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What I Understand So Far

What 'Flatten the Curve' Means

Series: Coronavirus | Story 51

I was smart enough to get out of graduate school alive, but I've never been one with a quick wit. So it often takes me a while to puzzle through things.

With the flood of information coming out about the coronavirus and the various reactions, I often hear and listen but don't comprehend. Then, hours or days later, I have an "aha!"moment and everything falls into place and makes sense.

When things do fall into place, suddenly certain things become clear and they make sense. Being a journalist, when things make sense to me, I feel a compulsion to share my understanding with others.

So, here are a few things that I understand about this virus and its spread.

Note that I'm not a disease or medical expert. What I convey to you here is a synthesis of multiple reports that I've heard from multiple reliable sources, such as NPR, the Washington Post, 538 blog, the New York Times and other trustworthy, professional news sources.

If I get anything wrong, please send me an email. I'll be happy to provide correct information.

Coronavirus vs. COVID-19

The official name for the coronavirus is "novel coronavirus" because it is new with "novel" being used in its meaning of "new," not "work of fiction." There are other variations of the coronavirus, but this one is new.

COVID-19 is the name for the disease or health condition caused by the novel coronavirus. It's an abbreviation, which is why we put it in all capitals. It stands for:

CO = Corona

VI = Virus

D = Disease

19 = Discovered in 2019

This is apparently in conformance with standard medical conventions for naming viruses and the diseases that they cause.

Flattening the curve

All this social distancing and shutting down of businesses has the intent of "flattening the curve." What does that mean? It means that the experts want us to avoid personal contact so we don't spread the coronavirus to each other rapidly and uncontrollably. If we spread the virus too fast, a large number of people will get sick in a short period of time. Sick people go to the hospital, an a large spike in the number of sick people could easily overwhelm hospital resources.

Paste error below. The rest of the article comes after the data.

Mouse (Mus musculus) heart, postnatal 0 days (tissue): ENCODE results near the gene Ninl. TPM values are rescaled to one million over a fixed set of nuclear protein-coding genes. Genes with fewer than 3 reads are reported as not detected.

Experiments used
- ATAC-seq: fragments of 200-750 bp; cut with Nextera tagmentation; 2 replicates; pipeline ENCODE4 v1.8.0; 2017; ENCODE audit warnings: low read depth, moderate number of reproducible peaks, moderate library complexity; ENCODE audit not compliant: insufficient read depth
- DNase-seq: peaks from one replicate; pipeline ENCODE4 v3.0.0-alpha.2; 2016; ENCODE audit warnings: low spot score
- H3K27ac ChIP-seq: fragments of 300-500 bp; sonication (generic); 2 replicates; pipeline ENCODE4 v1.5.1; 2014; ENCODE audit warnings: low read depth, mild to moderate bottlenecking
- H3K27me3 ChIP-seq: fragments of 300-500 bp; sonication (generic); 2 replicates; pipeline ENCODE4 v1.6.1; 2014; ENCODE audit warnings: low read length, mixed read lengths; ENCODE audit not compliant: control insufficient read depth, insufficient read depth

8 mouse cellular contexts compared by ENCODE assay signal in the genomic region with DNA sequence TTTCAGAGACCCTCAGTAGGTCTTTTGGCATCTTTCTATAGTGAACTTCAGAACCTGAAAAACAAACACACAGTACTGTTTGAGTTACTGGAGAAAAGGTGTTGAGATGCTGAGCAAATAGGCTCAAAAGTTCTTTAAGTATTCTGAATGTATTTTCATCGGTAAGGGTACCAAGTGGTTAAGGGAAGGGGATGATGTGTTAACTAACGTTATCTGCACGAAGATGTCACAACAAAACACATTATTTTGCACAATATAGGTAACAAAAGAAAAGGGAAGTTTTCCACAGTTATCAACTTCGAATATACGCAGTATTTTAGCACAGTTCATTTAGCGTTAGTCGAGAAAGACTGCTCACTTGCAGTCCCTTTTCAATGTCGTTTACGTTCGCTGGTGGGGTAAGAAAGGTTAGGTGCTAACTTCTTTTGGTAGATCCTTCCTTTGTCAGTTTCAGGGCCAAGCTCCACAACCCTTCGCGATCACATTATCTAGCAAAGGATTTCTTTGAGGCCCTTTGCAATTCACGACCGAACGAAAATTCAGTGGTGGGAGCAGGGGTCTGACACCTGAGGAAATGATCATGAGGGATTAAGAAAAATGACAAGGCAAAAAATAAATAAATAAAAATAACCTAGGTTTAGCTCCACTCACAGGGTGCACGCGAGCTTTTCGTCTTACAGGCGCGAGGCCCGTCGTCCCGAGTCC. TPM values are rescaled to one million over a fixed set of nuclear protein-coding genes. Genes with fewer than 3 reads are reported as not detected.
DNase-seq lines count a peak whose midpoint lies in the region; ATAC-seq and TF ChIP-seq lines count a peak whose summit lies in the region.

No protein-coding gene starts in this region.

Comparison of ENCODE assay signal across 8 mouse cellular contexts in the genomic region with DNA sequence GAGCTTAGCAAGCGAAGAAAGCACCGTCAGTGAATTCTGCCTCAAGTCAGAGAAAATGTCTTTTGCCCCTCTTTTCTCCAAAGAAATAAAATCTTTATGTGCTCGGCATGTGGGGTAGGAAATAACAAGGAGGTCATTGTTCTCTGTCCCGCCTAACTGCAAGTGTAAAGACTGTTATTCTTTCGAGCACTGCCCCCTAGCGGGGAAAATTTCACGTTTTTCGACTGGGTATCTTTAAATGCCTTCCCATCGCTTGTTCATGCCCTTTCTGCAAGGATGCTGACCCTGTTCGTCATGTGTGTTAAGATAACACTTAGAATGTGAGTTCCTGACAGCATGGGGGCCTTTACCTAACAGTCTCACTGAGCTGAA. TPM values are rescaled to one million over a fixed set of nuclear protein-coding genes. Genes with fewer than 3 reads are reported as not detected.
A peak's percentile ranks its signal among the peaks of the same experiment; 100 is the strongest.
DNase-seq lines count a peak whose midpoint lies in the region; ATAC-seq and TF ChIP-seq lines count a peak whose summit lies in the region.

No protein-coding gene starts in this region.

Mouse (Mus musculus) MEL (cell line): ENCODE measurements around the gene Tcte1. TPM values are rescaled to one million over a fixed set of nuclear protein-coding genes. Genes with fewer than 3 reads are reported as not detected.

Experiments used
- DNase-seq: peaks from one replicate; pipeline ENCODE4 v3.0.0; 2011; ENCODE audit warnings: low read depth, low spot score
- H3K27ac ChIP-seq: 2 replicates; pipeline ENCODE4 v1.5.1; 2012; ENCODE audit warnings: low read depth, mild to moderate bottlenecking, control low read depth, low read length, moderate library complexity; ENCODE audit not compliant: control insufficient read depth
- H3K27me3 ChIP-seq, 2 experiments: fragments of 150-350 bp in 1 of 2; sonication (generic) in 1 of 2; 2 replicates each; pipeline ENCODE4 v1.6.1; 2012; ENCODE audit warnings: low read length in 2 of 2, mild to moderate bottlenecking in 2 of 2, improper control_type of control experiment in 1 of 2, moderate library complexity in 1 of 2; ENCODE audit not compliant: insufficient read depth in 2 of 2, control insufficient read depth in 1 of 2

Obviously, if a hospital only has, say 100 beds and 200 very sick people show up in the emergency department in one week, there's a serious problem.

The "flatten" part is an attempt to squash down the spike in the number of sick people occuring in a short period of time. If the spike can be squashed down, or made smaller, it means that fewer people have gotten sick. Fewer people getting sick means fewer people showing up at the emergency department. And that means that the hospital can handle what is coming in.

In the case of the hospital with 100 beds, "flattening the curve" means that instead of 200 sick people showing up in one week, perhaps only 50 show up. While the hospital is still going to be a busy place, it can handle that level of patients. In short, 200 patients = overwhelmed system and where do we put all these sick people? while 50 patients = We're crazy busy, but we can handle this and we have beds for everyone.

The same idea applies to all the various medical supplies needed to treat coronavirus patients. If a hospital only has 25 ventilators but 100 patients need one, then there's a serious problem. Flattening the curve to keep the number of ventilator patients under 25 helps the hospital provide every patient with the care that he or she needs.


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